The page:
You can set the table for high corn yields. Mother Nature will still have her say, but if you don’t even set the table, you won’t push the yield monitor toward the 300-bushel-per-acre mark. That was the message three Indiana farmers delivered to fellow farmers at a recent AgriGold seminar.
All three have participated in the National Corn Growers Association yield contest, and two have surpassed 300 bushels per acre on competitive plots. The third has seen his yield monitor peg above 300 bushels various times.
The three corn growers are Brooks Cardinal, Oaktown; Rodney Finke, Columbus; and Terry Vissing, Marysville. Here are ideas they passed along related to increasing corn yields:
Brooks Cardinal. Cardinal farms with his brother Brandon and dad, Jerry. “You have to have your basic soil fertility right if you’re going to grow good corn,” he says. “It starts with nitrogen, phosphorus, potassium and sulfur. Then we will watch and decide what else we need. We’re going to have to pay attention to return on investment as well as yield this year, since margins are so tight. We will be careful what we spend money on and spend it for inputs which we believe will pay for themselves.”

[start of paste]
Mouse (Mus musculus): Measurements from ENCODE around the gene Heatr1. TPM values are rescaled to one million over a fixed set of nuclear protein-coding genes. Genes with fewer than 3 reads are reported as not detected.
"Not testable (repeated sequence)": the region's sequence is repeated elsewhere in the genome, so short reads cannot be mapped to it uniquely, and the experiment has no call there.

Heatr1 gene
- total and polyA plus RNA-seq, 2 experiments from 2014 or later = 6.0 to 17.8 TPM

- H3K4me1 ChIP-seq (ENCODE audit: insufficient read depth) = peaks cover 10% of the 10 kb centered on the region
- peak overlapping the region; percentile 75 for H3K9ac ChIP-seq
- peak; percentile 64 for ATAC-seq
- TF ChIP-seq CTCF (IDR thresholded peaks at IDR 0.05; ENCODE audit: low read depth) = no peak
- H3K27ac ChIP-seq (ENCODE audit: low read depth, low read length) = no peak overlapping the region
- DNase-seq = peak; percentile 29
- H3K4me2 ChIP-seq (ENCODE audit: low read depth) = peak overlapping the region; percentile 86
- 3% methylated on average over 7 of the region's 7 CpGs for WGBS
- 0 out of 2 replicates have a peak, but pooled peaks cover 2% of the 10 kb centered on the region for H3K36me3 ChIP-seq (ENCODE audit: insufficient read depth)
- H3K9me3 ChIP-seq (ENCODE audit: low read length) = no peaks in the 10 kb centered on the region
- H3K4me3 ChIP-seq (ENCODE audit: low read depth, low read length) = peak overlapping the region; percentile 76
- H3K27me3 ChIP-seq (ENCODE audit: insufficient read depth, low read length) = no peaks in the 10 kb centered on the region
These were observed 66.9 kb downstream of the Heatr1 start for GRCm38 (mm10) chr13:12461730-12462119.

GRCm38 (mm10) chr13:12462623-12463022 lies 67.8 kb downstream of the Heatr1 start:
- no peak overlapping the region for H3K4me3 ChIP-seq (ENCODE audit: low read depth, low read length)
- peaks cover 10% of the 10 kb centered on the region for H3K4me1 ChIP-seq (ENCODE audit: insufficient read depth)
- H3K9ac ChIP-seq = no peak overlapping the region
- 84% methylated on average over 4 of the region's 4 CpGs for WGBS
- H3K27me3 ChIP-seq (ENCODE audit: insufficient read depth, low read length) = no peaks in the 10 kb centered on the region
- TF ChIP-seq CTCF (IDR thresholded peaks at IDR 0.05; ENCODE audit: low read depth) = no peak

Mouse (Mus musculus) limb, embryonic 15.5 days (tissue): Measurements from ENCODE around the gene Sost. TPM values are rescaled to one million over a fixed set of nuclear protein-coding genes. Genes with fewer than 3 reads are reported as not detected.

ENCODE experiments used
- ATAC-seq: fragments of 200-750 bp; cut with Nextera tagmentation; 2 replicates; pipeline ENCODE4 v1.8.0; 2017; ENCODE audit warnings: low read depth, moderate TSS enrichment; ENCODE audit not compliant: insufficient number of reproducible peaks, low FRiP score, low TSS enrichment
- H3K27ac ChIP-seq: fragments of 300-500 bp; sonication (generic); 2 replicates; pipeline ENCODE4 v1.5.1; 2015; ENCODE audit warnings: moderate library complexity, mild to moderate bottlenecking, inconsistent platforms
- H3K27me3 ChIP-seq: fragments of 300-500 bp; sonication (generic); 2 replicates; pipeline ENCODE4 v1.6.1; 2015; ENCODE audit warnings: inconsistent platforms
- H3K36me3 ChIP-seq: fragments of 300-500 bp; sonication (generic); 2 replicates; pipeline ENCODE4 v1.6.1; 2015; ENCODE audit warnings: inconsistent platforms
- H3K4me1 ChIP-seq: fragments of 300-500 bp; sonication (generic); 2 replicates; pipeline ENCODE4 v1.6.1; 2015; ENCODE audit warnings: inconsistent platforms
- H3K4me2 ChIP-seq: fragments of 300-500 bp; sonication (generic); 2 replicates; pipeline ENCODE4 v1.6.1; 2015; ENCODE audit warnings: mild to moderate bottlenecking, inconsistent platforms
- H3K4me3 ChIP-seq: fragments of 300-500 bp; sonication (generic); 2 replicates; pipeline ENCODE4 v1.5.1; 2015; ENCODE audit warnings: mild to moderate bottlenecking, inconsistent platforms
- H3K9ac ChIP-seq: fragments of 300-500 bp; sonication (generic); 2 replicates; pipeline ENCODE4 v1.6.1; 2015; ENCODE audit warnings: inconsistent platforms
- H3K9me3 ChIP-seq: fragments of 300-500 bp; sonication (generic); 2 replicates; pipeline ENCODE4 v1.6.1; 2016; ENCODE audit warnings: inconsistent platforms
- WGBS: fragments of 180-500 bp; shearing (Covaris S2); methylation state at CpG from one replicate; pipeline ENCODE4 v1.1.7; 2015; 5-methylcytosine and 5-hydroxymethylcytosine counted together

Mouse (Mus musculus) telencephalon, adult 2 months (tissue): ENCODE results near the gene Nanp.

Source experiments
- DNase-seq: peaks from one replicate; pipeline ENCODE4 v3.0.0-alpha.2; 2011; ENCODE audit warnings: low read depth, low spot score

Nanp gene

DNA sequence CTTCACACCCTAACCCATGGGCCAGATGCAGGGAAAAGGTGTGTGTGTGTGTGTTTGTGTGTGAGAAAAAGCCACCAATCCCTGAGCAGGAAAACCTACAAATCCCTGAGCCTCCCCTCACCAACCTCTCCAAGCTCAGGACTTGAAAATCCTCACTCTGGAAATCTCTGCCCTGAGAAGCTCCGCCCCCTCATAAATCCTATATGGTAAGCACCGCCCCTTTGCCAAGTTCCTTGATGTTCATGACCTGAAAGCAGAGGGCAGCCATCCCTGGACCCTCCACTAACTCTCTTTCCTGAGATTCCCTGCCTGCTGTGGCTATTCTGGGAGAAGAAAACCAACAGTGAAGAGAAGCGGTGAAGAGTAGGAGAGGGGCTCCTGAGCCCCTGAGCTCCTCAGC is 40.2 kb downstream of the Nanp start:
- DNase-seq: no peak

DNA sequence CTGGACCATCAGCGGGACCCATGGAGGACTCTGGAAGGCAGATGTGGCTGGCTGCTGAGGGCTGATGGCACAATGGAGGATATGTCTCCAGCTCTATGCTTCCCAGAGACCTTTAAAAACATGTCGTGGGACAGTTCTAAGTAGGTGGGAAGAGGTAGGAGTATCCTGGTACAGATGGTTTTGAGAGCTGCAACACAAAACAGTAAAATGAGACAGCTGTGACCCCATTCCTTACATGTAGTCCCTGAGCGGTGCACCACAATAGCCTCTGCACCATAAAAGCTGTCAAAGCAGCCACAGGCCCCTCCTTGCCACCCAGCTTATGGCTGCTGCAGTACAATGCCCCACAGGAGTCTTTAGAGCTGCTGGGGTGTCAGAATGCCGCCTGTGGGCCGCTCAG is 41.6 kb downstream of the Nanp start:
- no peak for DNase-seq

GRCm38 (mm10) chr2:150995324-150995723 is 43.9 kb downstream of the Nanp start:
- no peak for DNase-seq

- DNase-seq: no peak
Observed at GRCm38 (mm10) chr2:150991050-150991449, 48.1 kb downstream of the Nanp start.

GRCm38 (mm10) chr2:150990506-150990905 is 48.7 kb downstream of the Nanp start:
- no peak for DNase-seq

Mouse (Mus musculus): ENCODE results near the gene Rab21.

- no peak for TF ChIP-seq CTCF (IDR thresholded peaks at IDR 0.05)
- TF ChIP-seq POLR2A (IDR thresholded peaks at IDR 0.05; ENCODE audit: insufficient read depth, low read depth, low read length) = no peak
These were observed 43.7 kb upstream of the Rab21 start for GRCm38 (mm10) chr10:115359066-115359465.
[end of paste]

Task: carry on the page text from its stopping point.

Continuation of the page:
Rodney Finke. “I agree with Brooks that we need to pay attention to the macronutrients first, including N, P, K and sulfur. Then we need a balance with the secondary nutrients, like calcium and magnesium, and we also look at the micronutrients. The goal is to have nutrients there when plants need them. I tend to spoon-feed the crop when I can.
“You want plants to start out healthy because several things related to yield are determined early. Then I try to maintain plant health throughout the season. I applied a generic fungicide at V10 on some corn in 2019, and it seemed to pay off. I came back with a different fungicide at brown silk. Corn stayed healthy until the end of the season.
“If you want high yield, you need to be focused on maintaining good plant health from the beginning of the season all the way through it.”
Terry Vissing. “Both of them are spot on in emphasizing soil fertility for high-yielding corn. We’re using micronutrients and will probably put on more boron going forward. You must supply enough potassium if you’re truly after 300 bushels per acre. Some people may think they’re putting on enough potassium, but if they’re used to growing 200-bushel-per-acre corn and are ramping up to 250 or higher, they’re going to be using more potassium than they might think.
“Tissue testing is an important part of our program for corn. We start early when the corn is small and pull samples every week during that period. The point is that if you pull tissue samples early and find out that corn needs one or more nutrients, you can do something about it before it’s already affected yield.
“I believe copper is a micronutrient that is important for test weight. Genetics isn’t the only thing that affects test weight. Nutrition affects it too.”